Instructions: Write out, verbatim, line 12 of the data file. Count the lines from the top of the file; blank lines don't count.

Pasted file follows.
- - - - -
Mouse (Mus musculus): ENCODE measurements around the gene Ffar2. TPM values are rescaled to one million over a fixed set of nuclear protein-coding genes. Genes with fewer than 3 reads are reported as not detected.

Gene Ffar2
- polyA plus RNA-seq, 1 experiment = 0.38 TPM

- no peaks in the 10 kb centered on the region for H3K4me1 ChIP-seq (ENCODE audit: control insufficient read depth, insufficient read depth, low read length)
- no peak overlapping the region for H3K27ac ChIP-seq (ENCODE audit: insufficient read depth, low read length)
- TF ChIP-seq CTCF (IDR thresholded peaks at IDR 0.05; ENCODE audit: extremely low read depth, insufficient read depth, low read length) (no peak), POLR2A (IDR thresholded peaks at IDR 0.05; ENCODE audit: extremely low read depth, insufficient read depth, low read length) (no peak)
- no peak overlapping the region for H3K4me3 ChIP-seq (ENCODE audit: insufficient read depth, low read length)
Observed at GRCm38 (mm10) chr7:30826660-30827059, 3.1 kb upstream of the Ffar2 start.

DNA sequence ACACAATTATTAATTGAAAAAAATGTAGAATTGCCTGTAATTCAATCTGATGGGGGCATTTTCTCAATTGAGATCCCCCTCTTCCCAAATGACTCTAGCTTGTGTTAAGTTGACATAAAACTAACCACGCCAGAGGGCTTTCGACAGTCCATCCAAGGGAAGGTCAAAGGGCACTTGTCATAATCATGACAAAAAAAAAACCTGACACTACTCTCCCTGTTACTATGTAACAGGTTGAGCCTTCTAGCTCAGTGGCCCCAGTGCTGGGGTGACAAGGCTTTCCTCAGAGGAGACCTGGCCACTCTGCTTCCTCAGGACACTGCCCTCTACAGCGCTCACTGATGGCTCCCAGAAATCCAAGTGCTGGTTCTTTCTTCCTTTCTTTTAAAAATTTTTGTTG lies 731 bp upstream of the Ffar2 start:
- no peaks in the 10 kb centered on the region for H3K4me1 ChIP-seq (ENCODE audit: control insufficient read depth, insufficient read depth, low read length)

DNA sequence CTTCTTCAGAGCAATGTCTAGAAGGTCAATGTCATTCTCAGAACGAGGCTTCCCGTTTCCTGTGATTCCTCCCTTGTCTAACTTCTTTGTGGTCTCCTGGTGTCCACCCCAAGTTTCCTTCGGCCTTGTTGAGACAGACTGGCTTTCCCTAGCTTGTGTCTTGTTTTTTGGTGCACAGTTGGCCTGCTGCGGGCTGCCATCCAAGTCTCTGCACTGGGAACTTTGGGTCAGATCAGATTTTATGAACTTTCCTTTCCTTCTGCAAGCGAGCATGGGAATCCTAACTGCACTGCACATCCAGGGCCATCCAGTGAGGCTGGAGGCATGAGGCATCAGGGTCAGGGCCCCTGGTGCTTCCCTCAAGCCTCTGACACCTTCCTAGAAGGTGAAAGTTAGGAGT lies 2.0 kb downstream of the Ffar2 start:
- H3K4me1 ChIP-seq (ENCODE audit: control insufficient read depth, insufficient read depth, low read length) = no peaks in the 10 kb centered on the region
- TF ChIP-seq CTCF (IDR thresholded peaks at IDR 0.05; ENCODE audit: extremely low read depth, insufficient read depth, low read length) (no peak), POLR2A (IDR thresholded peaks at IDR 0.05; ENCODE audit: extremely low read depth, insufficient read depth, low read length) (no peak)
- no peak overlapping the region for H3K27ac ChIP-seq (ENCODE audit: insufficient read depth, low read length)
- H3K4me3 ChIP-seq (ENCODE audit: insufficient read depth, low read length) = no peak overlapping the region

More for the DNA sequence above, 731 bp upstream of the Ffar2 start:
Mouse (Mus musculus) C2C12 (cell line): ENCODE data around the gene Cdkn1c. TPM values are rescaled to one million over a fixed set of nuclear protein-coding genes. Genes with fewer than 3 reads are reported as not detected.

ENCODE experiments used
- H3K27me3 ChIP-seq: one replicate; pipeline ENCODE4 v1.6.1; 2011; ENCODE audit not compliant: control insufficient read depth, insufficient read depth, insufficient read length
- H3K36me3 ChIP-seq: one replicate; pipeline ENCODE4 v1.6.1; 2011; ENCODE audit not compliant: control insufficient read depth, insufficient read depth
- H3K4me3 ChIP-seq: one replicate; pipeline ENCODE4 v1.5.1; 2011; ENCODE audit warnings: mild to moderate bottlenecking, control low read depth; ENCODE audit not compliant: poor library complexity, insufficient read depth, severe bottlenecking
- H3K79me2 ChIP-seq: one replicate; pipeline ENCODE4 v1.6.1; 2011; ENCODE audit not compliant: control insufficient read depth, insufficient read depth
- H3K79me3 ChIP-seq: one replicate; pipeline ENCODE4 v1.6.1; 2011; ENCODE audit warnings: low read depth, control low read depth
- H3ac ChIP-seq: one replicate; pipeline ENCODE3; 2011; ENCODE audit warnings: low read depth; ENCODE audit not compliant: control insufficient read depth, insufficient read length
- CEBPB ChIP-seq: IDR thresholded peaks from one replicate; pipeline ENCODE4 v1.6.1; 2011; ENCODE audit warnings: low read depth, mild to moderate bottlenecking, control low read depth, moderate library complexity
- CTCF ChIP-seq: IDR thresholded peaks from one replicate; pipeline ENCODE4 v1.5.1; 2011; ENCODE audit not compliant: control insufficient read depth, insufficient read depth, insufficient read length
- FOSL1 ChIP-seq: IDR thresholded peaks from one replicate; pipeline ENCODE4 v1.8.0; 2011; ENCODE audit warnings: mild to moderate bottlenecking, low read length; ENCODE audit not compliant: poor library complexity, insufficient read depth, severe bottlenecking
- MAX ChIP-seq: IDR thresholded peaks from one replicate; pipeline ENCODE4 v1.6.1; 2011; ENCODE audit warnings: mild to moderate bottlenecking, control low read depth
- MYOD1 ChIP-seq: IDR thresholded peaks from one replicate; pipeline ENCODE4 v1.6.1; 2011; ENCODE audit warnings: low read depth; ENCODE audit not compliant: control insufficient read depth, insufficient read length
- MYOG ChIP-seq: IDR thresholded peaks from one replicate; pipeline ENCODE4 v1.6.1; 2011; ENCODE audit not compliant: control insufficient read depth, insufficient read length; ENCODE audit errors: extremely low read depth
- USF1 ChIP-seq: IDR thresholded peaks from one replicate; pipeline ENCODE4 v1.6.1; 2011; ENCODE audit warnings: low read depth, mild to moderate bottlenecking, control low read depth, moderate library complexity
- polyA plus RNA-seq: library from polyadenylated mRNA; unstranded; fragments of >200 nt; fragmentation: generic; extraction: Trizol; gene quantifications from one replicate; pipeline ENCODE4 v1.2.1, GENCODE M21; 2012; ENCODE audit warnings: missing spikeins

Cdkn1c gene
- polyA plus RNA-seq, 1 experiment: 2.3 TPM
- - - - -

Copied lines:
- H3K4me1 ChIP-seq (ENCODE audit: control insufficient read depth, insufficient read depth, low read length) = no peaks in the 10 kb centered on the region